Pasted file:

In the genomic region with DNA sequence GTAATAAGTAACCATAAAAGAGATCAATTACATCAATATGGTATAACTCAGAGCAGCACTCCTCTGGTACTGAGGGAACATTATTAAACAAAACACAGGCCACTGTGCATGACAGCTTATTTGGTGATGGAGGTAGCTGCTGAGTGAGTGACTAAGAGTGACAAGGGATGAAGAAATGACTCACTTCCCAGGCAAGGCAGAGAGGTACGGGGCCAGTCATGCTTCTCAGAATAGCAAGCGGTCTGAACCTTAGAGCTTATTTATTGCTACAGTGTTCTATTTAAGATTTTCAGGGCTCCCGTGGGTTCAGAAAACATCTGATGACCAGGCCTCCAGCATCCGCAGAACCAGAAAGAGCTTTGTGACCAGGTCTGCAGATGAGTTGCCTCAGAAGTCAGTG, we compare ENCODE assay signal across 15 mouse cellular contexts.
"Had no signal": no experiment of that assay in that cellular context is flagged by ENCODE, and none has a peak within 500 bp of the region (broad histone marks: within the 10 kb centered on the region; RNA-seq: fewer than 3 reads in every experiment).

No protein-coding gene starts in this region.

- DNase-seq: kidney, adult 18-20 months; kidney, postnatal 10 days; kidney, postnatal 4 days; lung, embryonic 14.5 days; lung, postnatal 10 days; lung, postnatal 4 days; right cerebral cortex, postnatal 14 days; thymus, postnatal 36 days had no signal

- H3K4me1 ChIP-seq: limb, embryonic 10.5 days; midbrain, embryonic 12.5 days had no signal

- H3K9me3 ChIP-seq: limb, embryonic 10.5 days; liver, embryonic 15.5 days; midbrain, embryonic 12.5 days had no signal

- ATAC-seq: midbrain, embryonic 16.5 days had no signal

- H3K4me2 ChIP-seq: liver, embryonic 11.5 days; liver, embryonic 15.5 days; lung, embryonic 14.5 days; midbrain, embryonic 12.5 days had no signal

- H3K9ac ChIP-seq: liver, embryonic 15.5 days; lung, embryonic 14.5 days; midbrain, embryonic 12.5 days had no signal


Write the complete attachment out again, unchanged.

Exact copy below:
In the genomic region with DNA sequence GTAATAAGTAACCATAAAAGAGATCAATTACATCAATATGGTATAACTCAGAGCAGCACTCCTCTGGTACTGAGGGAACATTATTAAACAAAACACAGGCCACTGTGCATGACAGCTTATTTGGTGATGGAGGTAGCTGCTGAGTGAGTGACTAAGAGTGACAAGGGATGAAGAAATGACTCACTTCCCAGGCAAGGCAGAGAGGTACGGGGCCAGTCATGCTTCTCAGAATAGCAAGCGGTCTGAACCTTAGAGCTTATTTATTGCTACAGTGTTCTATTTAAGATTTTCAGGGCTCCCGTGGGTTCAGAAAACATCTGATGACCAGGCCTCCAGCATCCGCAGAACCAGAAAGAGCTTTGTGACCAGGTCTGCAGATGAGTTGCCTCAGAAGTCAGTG, we compare ENCODE assay signal across 15 mouse cellular contexts.
"Had no signal": no experiment of that assay in that cellular context is flagged by ENCODE, and none has a peak within 500 bp of the region (broad histone marks: within the 10 kb centered on the region; RNA-seq: fewer than 3 reads in every experiment).

No protein-coding gene starts in this region.

- DNase-seq: kidney, adult 18-20 months; kidney, postnatal 10 days; kidney, postnatal 4 days; lung, embryonic 14.5 days; lung, postnatal 10 days; lung, postnatal 4 days; right cerebral cortex, postnatal 14 days; thymus, postnatal 36 days had no signal

- H3K4me1 ChIP-seq: limb, embryonic 10.5 days; midbrain, embryonic 12.5 days had no signal

- H3K9me3 ChIP-seq: limb, embryonic 10.5 days; liver, embryonic 15.5 days; midbrain, embryonic 12.5 days had no signal

- ATAC-seq: midbrain, embryonic 16.5 days had no signal

- H3K4me2 ChIP-seq: liver, embryonic 11.5 days; liver, embryonic 15.5 days; lung, embryonic 14.5 days; midbrain, embryonic 12.5 days had no signal

- H3K9ac ChIP-seq: liver, embryonic 15.5 days; lung, embryonic 14.5 days; midbrain, embryonic 12.5 days had no signal